With sputter etching, or a combination of chemical and sputter etching, it is possible to create voids/posts 205 and 204 also in a glass substrate. The dotted line 207 in FIG. 2b shows the electro-acoustic transfer function with the same ceramic film and electrodes for a 3-layer load matching build on glass, where the first glass λ/4 layer has a characteristic acoustic impedance of 14 MRayl and thickness of 21 μm with an acoustic propagation velocity of 5610 m/s, the 2nd composite λ/4 layer has a characteristic impedance of 4 MRayl and thickness of 12 μm with an acoustic propagation velocity of 3300 m/s, and the 3rd polymer λ/4 layer has a characteristic impedance of 2 MRayl and a thickness of 11 μm and an acoustic propagation velocity of 3000 m/s.
We note that the transfer function has an efficient bandwidth from 47 MHz to 95 MHz providing a center frequency of 71 MHz with a relative 3-dB bandwidth of 68%. The envelope of the impulse response for the glass substrate is shown as the dotted line 209 in FIG. 2c, where we note the ˜15 dB duration of the main lobe is 40 nsec, the pulse tail is -27 dB below the main lobe, and the -35 dB duration of the pulse is 70 nsec. We note that even if the relative bandwidth of the 3-layer glass matching has not increased from the 2-layer glass matching, the pulse length is reduced.
We note that the glass substrate produces less ripple in the electro-acoustic transfer function and lower tail in the impulse response. However, the difference is so low that the Si substrate is preferred in many situations due to more developed micro machining techniques.
A multiband operation of the transducer can be obtained by adding another layer at the back of the transducer, with close to the same characteristic impedance as the ceramic, as shown in FIG. 3a, where 300 indicates the complete transducer assembly. This Figure shows the same transducer and matching structure as in FIG. 2a, with the added layer 301 at the back-side of the structure. A typical electro-acoustic transfer function from the voltage between the electrodes to the vibration velocity in the load material, is shown in FIG. 3b. The transfer function has a lower efficient band 302 from 20 MHz to 35 MHz, and a higher efficient band 303 from 58 MHz to 76 MHz. The total efficient band is 117% around a center frequency of 48 MHz. However, the whole band cannot be accessed with one single wide-band pulse, rather one can use the transducer for pulses with center frequencies ˜25 MHz and ˜70 MHz.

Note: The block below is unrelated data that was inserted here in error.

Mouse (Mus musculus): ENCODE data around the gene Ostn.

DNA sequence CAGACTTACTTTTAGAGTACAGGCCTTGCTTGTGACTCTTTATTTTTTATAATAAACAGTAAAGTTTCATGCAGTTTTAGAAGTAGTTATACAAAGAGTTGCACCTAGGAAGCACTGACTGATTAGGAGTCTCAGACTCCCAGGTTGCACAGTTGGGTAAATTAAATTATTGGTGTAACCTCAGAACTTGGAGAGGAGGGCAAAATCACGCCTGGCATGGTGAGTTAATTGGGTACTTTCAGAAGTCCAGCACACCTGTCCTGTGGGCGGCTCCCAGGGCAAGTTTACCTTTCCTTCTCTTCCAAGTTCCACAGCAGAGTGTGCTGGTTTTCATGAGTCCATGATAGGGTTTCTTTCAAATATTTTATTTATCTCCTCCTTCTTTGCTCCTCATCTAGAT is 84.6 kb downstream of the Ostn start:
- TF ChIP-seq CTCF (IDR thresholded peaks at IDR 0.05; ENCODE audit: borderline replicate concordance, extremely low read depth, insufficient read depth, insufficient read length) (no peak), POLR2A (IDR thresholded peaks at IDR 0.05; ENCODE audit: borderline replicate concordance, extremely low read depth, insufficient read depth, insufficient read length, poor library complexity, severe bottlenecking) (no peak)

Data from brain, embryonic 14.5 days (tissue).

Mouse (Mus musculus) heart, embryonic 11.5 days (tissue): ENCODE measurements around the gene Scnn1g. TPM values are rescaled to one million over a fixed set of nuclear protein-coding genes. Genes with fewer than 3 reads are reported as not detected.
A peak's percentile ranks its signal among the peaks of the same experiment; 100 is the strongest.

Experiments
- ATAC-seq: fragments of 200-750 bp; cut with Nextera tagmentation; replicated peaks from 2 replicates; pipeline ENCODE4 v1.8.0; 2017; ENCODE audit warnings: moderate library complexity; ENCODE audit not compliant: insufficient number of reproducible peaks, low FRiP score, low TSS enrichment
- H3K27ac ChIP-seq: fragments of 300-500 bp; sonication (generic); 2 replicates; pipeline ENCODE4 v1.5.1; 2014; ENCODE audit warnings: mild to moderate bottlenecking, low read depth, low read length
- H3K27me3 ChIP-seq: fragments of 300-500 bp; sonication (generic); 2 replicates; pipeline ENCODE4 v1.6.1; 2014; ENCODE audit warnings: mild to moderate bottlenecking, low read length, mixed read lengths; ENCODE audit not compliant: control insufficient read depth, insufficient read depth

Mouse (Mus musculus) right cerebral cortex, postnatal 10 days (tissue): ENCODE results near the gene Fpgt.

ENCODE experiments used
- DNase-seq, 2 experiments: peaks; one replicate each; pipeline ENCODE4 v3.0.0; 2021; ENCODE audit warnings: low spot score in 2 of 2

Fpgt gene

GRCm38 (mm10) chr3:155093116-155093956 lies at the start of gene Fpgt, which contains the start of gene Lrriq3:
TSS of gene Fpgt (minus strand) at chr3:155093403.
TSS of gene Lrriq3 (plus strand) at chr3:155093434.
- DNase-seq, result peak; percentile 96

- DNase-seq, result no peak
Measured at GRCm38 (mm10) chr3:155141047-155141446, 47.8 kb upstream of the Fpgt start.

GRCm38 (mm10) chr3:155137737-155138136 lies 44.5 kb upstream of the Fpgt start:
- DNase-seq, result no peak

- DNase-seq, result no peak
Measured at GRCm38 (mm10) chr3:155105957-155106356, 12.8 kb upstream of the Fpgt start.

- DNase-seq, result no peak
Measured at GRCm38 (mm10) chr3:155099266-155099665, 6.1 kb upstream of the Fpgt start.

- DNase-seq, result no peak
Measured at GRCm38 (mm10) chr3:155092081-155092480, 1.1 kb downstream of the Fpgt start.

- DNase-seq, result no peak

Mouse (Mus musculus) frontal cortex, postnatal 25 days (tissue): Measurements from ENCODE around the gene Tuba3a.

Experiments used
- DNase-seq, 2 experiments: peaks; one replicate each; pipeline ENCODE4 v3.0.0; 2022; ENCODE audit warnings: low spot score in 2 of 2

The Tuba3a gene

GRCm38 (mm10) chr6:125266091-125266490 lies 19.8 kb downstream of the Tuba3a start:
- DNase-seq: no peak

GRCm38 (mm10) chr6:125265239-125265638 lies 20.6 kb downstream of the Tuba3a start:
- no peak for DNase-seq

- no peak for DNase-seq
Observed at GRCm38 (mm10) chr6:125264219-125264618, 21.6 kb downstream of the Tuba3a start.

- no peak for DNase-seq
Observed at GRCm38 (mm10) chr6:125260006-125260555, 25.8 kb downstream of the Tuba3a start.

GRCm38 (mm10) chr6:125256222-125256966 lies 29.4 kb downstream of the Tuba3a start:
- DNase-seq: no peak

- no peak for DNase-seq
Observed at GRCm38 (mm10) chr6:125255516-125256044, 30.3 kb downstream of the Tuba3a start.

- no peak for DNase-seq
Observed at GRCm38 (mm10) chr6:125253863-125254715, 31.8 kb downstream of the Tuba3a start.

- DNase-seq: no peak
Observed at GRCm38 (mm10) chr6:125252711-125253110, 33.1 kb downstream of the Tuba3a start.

With the low frequency pulse one can produce a less resolution image with deeper penetration, and switching to the high frequency band one can obtain a higher resolution image for objects at closer range. The dual band is also interesting for harmonic imaging where one transmits a pulse with center frequency ˜30 MHz, and receives a 2nd harmonic band of this pulse around ˜60 MHz. One can even transmit a pulse with center frequency ˜22 MHz and receive a 3rd harmonic band with center frequencies ˜66 MHz, for example to detect small gas bubbles.
The back layer can be made with conducting material, for example a mixture of Ag and Pd which can be deposited with tape-casting or thick film printing techniques. The back layer will then function as an added electrode, which is convenient for some techniques of electrical connection to the transducer, as described below.
The middle of the low frequency band is found where the total thickness of the ceramic and the back layer is ˜λ/2, referred to as λ/2 resonance. At the middle of the high frequency band, the total thickness of the ceramic and the back layer is ˜λ, referred to as λ resonance. In standard transducers with electrodes at the surface of the high impedance region, the electromechanical coupling at the mechanical λ resonance is low, because the integral of the electric field across the whole wavelength of the plate thickness is close to zero. However, with the structure in FIG. 3a, the back electrode is found in the middle of the resonant structure, with λ/2 distance to the front electrode, which provides good electric coupling to the mechanical λ resonance.
An ultrasound transducer array can be made as in FIG. 4a, which shows a complete array assembly 400 with similar thickness structure as in FIG. 2a, with the difference that the back electrode is physically split into hot electrodes 401 of the individual array elements 402 defined by the hot electrodes 401. The front electrode 103 is a common ground electrode. An element definition with the electrodes only, without cutting the ceramic material between the elements, provides adequately low acoustic coupling between neighbor array elements, provided the array elements are relatively wide compared to their thickness, and the signal delay between neighboring elements is relatively low. This situation found with switched arrays, and especially with annular arrays.